This marked the beginning of Mohammad’s (pbuh) prophetic mission. The Holy Prophet Muhammad taught that Islam is an Abrahamic faith. To understand this one must understand that Islam follows the traditions of the prophet Abraham. This may be a bit confusing to some but it must be remembered that contrary to popular belief, The Prophet Abraham was not Jewish as the term Jewish did not come about until the time of the kingdom founded by the son of the prophet Jacob (Ya’qob) whose name was Yahudah. To be more precise the word Jew or Jewish is an English mistranslation of the word Yahudah which is the Hebrew word for the son of the prophet Jacob and later attributed to those people from his kingdom. The prophet Abraham in fact was a monotheist and he and his followers were referred to as Hebrews. According to Jewish sources the word "Hebrew" (in Hebrew, "Ivri") is first used in the Torah to describe the prophet Abraham (Gen. 14:13). According to the same Jewish source the term Hebrew may also be derived from the name Eber, one of Abraham's ancestors. Another Jewish tradition teaches that the word comes from the word "eyver," which means "the other side," referring to the fact that Abraham (pbuh) came from the other side of the Euphrates, or referring to the fact Abraham was separated from the other nations morally and spiritually.

On a side note, I would also like to mention that in English bibles the term Jew does appear however as stated above the term does not appear in the Jewish bible, and instead is a mistranslation.

Whatever the case may be the prophet Abraham is attributed with being the world’s first monotheist and is the fore father of a long line of prophets and the father of Ishmael and Isaac who are attributed to being the fore bearers of the two Semitic groups Arabs and Jews a like. From the line of prophets descending from the prophet Abraham we have the present day three major religions Judaism, Christianity and Islam as well as smaller lesser known group’s one being the Sabeans (the followers of John the Baptist). It should also be mentioned that Islam accepts all of the biblical as well as thousands of other prophets who were sent to the different nations and tribes on the earth, all of which were sent by Allah to reform the nations to which they were sent. Muslims also believe that Muhammad (pbuh) was the last and final prophet and is the seal of the prophets.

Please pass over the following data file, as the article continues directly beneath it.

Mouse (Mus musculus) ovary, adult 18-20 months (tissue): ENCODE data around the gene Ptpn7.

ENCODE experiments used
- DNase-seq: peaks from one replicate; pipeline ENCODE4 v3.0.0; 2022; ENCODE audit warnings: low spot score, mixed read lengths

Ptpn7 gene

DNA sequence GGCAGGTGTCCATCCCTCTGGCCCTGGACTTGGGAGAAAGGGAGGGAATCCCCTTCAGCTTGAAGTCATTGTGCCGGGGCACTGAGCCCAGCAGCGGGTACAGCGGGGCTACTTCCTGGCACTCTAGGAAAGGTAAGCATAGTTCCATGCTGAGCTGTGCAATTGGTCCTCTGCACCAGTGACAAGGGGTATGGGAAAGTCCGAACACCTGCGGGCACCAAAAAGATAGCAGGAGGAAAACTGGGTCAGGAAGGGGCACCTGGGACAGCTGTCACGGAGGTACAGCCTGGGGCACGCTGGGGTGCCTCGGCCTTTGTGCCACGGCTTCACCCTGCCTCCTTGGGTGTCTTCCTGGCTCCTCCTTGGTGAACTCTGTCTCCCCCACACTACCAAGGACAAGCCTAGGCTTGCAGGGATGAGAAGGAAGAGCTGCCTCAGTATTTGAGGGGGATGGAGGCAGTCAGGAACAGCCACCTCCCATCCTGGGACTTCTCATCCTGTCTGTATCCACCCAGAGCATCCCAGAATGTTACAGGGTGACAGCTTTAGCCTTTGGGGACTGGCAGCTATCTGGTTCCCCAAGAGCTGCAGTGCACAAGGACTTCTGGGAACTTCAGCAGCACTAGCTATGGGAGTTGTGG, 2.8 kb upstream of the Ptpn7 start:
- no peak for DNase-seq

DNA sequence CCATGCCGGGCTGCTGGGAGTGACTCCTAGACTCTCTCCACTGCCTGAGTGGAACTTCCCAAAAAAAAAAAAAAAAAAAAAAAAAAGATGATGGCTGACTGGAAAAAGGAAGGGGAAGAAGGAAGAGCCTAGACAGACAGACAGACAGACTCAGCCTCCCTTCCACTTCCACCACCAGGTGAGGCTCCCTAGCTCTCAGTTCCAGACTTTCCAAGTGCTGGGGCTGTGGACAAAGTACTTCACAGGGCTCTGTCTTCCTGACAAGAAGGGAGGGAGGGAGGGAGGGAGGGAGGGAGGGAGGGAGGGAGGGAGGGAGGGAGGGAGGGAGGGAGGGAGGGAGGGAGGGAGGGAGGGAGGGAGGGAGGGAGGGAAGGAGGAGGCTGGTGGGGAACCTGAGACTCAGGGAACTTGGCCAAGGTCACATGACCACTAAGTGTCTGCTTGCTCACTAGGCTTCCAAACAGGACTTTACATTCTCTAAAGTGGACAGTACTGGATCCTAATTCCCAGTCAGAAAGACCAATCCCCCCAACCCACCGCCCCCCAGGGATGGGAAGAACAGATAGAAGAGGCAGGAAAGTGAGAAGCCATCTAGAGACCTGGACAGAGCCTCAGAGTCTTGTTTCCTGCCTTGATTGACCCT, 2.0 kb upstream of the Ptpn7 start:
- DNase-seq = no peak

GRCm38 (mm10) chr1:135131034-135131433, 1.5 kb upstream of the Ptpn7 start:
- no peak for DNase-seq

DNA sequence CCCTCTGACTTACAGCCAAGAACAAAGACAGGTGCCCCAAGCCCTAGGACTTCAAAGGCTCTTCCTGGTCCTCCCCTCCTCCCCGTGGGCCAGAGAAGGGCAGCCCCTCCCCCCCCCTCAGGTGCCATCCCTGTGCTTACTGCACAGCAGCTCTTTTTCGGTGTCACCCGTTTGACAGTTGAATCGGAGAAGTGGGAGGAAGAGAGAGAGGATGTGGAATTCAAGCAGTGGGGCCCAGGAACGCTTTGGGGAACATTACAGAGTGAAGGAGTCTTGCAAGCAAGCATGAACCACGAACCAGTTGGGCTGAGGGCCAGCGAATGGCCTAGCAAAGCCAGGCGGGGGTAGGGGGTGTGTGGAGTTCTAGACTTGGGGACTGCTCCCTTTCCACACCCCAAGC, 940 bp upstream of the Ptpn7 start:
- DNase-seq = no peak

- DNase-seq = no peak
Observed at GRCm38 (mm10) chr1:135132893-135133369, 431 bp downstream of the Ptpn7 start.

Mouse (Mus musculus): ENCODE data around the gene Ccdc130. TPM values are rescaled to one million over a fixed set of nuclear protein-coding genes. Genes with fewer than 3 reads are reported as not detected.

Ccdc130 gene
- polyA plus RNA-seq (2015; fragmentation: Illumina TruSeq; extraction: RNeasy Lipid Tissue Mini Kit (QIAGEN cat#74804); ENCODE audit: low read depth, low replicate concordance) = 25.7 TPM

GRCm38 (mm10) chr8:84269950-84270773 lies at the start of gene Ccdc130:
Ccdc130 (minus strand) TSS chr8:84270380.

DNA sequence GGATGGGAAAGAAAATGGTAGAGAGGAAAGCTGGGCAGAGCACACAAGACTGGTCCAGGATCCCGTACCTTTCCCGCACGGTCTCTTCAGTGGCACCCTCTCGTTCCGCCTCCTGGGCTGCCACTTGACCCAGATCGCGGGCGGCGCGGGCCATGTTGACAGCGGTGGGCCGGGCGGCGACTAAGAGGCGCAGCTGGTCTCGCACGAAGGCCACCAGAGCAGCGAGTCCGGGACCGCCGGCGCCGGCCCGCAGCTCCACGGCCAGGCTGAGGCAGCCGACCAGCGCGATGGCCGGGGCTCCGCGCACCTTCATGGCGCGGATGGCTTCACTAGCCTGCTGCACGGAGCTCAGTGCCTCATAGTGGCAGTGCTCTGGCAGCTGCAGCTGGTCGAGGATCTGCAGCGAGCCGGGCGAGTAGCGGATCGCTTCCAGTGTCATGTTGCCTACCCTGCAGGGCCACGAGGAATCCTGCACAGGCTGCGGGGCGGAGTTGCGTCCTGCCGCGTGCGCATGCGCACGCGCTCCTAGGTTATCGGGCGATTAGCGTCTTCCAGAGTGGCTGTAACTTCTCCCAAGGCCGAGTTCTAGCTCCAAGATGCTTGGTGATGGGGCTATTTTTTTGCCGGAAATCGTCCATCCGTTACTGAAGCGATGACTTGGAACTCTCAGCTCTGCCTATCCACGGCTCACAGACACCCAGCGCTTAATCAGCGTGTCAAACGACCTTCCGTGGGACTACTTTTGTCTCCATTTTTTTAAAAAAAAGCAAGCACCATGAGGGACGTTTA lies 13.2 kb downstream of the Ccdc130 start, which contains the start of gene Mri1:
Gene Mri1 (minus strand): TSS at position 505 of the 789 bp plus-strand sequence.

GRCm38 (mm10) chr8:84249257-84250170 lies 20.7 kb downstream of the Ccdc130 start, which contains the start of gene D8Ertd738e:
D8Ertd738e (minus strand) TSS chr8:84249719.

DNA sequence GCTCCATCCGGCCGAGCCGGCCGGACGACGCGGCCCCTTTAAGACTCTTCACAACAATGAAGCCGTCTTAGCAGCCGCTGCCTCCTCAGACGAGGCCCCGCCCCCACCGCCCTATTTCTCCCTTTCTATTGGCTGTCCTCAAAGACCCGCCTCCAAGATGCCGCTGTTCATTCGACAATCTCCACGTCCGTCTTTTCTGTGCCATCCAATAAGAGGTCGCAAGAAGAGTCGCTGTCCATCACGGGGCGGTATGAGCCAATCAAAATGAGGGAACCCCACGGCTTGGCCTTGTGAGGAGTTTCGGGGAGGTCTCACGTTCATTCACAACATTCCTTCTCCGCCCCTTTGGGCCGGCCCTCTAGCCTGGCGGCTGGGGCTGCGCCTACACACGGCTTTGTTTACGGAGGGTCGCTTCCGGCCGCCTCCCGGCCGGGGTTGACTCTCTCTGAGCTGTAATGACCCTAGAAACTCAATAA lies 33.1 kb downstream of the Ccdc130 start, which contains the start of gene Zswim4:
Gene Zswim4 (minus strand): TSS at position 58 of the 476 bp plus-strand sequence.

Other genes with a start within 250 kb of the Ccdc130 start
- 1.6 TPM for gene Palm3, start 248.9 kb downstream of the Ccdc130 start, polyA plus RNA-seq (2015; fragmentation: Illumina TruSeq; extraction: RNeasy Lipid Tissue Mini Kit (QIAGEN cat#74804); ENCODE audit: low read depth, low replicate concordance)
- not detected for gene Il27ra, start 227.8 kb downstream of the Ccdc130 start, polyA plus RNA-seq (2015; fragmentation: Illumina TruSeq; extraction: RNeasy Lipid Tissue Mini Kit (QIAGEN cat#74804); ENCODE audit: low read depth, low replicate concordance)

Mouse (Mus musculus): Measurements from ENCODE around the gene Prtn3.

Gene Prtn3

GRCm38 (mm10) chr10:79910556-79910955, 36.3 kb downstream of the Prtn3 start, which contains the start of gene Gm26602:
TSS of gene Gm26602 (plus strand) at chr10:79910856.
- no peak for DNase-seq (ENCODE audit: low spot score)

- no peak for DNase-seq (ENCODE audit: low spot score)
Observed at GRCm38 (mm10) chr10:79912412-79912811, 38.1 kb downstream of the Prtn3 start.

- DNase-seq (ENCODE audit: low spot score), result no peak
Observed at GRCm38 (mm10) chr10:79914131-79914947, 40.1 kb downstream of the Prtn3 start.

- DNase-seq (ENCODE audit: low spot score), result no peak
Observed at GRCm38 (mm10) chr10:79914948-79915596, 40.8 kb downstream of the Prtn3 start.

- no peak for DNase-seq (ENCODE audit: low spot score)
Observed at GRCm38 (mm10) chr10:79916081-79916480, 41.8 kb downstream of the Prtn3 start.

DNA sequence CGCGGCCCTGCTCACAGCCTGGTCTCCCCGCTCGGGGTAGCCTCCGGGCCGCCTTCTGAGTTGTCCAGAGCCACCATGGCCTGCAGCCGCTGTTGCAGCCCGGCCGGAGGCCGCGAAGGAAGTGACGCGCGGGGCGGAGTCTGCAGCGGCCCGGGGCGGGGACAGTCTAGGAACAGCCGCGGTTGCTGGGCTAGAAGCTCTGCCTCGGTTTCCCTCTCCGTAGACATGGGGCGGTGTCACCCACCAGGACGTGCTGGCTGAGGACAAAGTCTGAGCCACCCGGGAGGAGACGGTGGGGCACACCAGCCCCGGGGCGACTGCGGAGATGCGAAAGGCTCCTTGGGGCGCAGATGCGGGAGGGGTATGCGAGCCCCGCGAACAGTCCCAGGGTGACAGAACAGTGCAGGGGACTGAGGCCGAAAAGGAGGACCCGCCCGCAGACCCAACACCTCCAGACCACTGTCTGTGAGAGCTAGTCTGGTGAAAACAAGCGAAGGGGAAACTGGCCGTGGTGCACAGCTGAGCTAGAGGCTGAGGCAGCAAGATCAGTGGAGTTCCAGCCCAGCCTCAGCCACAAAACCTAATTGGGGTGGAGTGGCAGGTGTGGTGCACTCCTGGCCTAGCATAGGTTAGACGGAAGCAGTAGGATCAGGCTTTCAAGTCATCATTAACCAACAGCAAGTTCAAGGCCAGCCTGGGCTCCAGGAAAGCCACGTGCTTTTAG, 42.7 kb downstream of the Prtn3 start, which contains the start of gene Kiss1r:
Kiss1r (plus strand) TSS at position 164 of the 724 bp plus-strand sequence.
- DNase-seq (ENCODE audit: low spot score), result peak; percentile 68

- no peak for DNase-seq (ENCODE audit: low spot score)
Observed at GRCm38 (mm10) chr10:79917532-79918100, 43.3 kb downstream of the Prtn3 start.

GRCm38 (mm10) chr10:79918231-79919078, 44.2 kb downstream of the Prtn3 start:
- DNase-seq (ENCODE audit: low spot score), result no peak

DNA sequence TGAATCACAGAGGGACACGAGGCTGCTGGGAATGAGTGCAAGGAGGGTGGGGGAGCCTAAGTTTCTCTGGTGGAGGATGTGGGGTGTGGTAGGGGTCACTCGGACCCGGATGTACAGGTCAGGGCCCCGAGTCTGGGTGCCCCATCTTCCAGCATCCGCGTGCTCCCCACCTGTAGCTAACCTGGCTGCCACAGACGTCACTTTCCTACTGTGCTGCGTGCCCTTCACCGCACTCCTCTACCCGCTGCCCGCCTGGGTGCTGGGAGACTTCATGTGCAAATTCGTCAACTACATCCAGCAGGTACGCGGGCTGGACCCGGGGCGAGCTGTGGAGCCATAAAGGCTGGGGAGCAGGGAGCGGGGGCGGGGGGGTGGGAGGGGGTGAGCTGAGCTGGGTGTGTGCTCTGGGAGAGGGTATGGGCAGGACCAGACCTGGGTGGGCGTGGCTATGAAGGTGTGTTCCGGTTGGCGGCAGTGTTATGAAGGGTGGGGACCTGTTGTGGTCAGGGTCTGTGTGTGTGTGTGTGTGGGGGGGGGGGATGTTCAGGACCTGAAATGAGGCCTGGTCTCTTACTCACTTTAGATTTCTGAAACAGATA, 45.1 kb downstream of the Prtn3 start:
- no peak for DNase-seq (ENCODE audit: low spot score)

The Islamic creed which serves as the foundation of Islamic teachings is the five pillars of Islam which are as follows:

1. There is no god but Allah and Muhammad Ibn Abdullah is his last and final messenger.
2. The establishment of the five daily prayers (Morning, Afternoon, Early Evening, Late evening and Night)
3. The giving of Alms (which is equal to about 2% of a persons savings) which is to be distributed to the needy
4. Fasting during the month of Ramadan (This is the month it is said the Quran was revealed to the holy Prophet)
5. The pilgrimage to Mecca (which is only to be undertaken by those who have the financial and physical means to undertake the journey)



As Salaam A’laykom (Peace be on you)

Lately a lot of people have been locking their hair, by locking I mean growing dreadlocks. I begin the process around 2004 as a result of personal events which compelled me to start the process. Some may see this as a very trivial subject, however anyone who has worn dreadlocks or who wears them presently can tell you, with this hair style preferences comes a lot of social issues namely a lack of acceptance from peers especially in the business world. So I decided to start this blog cataloging the process of locking the hair as well as the history of locks. More importantly I am concerned with the Islamic perspective being a Muslim male and as such this initiative will focus heavily on locks as they pertain to me as a Muslim. I hope that others regardless of religious background learn from my knowledge and experiences. If this helps to remove the stigma that people with locks face from the mind of at least one person who reads this blog then I feel my efforts were not in vein. So please feel free to drop by, comment or share this blog with others.

As Muslims every aspect of our lives is governed by our religion (deen in Arabic). As such certain precautions must be taken into consideration before under taking a particular endeavor and that would include locking the hair. For a non Muslim this may seem odd or restricting however upon closer inspection if one were to analyze their own lives they would come to the realization that everything a person does is governed by either a law be it religious or secular, or by a belief system be that a personal belief system which one develops over time via observing life and different aspects of life or a religious belief system be it Islam, Christianity or Hinduism for that matter.

My point in stating the above is to stress the fact that although there are many methods which can be under taken when it comes to locking ones hair, the methods entailed on this site will only entail the Islamic aspect of this process. If the reader is not Muslim but is interested in locking by all means please continue to view this site as this will also contain very valuable information as well as a glimpse into the Islamic faith.